Life from loss: six-year-old tissue donor saves two babies

April 19, 2024

Karter Bourgeault’s tissue donation saved two lives.

Karter Bourgeault’s tissue donation saved two lives. Photo by Nicole Fraser.

Karter Bourgeault with his parents, Richard Bourgeault and Nicole Fraser.

Karter Bourgeault with his parents, Richard Bourgeault and Nicole Fraser. Photo by Nicole Fraser.

Karter’s grieving parents find comfort in helping other families

Story by Su-Ling Goh | Photos by Nicole Fraser

EDMONTON — A six-year-old boy has saved the lives of two babies — by donating his heart valves after his death.

Karter Bourgeault was diagnosed with diffuse intrinsic pontine glioma (DIPG), a rare and aggressive brain tumour, in July 2022. On Sept. 26 that year, he spent his sixth birthday in radiation treatment. In total, the little Edmonton Oilers fan endured more than 30 rounds of radiation at the Cross Cancer Institute, where staff tried to lift his spirits with what he enjoys most.

“He got two radiation masks because he went to radiation twice,” says his father, Richard Bourgeault. “The first one was a Connor McDavid mask, then he met (Edmonton Oiler) Tyson Barrie during school and he wanted a Tyson Barrie mask.”

Life expectancy after a DIPG diagnosis is less than two years. Karter deteriorated from a happy child — a boy who loved to swim, wrestle with his dad and play ninjas — to no longer being able to walk or talk. He was accepted into a clinical trial for a new treatment in New Jersey which relieved some of his pain, but he had seizures and was transported back to Edmonton. In summer 2023, a year after his diagnosis, Karter died at home in his parents’ arms.

“One thing that Richard and I decided from the minute that we got his diagnosis is that this wasn’t going to be for nothing,” says his mother, Nicole Fraser. “We weren’t going to let our son suffer, pass away for no reason. We wanted to be able to help any way that we can.”

Karter’s parents donated his brain and tumours to DIPG research, and his heart valves to the AHS Comprehensive Tissue Centre (CTC). His valves were transplanted into two babies with heart defects, saving their lives.

“With children and babies, (heart valves are) a very rare donation that we get,” says Candice Bohonis, CTC supervisor. “It’s a very hard decision for a parent to make at the time of death. It’s a tragic, horrible time in their lives, but the parents who do choose donation find a lot of value and comfort with donating those tissues. And it helps specifically other babies and children, which helps (donor) parents through their grief as well.”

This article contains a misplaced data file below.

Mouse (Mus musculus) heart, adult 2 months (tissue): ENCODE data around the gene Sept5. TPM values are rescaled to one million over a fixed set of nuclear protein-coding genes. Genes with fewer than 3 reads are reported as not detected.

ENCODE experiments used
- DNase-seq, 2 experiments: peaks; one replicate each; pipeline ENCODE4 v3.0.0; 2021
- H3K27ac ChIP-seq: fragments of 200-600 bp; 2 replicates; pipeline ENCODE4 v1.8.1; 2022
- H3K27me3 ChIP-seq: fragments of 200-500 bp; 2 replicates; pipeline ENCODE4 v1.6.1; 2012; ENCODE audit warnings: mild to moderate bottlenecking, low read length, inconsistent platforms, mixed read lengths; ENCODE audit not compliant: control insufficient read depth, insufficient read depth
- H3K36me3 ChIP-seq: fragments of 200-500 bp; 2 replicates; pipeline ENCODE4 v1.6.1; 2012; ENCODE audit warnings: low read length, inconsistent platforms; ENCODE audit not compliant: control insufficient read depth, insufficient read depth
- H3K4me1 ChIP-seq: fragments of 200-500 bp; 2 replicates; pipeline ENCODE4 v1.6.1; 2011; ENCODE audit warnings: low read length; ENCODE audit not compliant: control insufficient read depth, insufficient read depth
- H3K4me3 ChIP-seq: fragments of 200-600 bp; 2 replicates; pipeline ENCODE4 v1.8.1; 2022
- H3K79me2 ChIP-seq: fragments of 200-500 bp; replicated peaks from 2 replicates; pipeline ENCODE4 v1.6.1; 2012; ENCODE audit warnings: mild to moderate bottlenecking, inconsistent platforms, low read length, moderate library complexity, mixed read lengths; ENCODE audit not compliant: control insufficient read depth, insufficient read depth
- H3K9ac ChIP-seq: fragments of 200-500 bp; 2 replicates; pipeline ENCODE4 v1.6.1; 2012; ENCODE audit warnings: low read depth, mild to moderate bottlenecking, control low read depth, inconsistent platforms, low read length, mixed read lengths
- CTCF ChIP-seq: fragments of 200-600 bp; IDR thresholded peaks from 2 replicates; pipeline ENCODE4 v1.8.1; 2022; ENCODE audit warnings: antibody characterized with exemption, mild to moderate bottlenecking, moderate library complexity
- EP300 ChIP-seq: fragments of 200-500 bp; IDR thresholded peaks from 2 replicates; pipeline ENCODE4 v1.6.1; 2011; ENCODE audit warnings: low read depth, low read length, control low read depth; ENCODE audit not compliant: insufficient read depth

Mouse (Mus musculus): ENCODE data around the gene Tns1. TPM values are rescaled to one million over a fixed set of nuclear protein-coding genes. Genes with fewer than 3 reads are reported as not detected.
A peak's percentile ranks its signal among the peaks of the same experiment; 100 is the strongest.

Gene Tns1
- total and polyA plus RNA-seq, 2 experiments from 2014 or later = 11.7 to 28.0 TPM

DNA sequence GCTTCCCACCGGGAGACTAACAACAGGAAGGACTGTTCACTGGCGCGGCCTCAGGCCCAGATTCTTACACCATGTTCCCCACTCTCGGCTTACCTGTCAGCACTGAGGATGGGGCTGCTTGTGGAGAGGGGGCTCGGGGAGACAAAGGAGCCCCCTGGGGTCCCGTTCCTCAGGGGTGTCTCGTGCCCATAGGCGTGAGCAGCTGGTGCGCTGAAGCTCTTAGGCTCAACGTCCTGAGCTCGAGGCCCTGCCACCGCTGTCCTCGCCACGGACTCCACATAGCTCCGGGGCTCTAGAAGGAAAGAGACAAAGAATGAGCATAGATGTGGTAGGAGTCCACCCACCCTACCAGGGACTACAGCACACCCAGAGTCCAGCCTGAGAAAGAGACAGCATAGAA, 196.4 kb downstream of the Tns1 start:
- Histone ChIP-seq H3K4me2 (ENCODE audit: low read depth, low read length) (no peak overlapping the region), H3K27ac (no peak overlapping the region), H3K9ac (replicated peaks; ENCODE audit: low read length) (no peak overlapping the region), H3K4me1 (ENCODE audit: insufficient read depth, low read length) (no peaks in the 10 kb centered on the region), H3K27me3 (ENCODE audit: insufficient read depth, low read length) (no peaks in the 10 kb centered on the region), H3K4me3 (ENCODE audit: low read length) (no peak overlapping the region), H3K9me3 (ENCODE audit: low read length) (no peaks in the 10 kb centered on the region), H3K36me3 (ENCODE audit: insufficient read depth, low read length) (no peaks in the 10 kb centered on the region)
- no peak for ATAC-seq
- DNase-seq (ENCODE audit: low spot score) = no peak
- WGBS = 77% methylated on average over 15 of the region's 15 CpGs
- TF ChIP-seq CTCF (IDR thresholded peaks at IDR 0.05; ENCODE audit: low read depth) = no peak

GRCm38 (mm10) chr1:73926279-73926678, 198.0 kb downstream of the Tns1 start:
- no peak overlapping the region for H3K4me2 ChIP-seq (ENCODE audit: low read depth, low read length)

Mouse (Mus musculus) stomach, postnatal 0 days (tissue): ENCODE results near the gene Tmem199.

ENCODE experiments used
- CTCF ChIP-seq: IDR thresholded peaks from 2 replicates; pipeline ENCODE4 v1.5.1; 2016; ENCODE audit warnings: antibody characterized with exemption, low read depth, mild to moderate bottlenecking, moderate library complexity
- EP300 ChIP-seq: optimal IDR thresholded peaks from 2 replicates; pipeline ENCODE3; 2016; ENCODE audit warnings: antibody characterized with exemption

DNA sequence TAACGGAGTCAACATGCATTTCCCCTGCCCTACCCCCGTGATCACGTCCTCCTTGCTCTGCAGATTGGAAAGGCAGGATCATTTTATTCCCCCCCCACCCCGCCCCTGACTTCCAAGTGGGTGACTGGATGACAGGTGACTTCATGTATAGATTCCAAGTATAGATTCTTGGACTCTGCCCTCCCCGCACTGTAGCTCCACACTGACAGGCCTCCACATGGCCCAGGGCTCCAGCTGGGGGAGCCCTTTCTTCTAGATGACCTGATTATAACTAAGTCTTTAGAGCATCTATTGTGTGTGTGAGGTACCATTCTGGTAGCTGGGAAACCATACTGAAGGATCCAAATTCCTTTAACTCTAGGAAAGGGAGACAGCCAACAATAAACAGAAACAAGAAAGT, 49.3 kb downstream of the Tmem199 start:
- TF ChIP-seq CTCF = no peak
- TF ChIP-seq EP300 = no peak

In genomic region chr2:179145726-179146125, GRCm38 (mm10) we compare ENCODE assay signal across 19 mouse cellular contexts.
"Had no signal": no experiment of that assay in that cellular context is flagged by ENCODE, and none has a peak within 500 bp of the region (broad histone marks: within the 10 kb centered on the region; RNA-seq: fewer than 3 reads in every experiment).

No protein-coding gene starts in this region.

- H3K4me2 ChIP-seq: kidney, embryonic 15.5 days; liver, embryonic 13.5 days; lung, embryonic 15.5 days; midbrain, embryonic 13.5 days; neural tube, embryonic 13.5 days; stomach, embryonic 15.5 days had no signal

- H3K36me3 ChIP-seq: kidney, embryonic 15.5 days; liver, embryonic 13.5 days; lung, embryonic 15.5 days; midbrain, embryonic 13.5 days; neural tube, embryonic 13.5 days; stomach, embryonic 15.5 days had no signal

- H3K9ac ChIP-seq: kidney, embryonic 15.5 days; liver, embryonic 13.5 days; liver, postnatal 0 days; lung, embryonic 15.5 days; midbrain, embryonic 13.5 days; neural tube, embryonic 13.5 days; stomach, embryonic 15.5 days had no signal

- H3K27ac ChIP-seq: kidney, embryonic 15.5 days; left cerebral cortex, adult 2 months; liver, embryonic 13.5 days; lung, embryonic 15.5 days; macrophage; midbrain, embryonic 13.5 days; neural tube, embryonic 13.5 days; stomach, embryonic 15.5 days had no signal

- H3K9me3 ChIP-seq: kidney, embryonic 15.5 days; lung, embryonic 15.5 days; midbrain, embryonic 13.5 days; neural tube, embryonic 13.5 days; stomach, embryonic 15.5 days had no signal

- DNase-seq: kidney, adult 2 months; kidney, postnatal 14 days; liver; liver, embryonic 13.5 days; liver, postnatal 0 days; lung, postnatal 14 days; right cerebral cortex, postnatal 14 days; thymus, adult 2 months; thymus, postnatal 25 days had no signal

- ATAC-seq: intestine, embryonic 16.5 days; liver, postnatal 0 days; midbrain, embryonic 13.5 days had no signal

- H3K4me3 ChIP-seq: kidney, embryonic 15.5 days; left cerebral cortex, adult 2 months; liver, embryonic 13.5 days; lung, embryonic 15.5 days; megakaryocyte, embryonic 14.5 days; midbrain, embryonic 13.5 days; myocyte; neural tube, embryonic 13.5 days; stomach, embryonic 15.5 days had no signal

Across Canada, there is a constant shortage of tissues for patients who need them. While only one to two per cent of people are eligible to donate organs after they die, most can be considered for tissue donation, including patients with cancer.

Tissues that can be donated include eyes, bone, connective tissue and placenta, along with skin and heart valves which can be life-saving. All tissue banks are always short on pediatric-sized heart valves.

Karter’s parents have found a bit of comfort in knowing their boy saved two babies, sparing other families from profound pain.

“For myself, it gives me a little bit of peace to know he was able to (donate),” says Nicole. “(Recipients) could have a longer life. No child should have to lose their life at six-and-a-half-years-old, or at any young age. And no parent should have to bury their child.”

“If I can help someone else, maybe their kid lives,” adds Richard. “I wanted to donate everything I could, to keep as much of (Karter) alive as possible.”

To learn more about organ and tissue donation, visit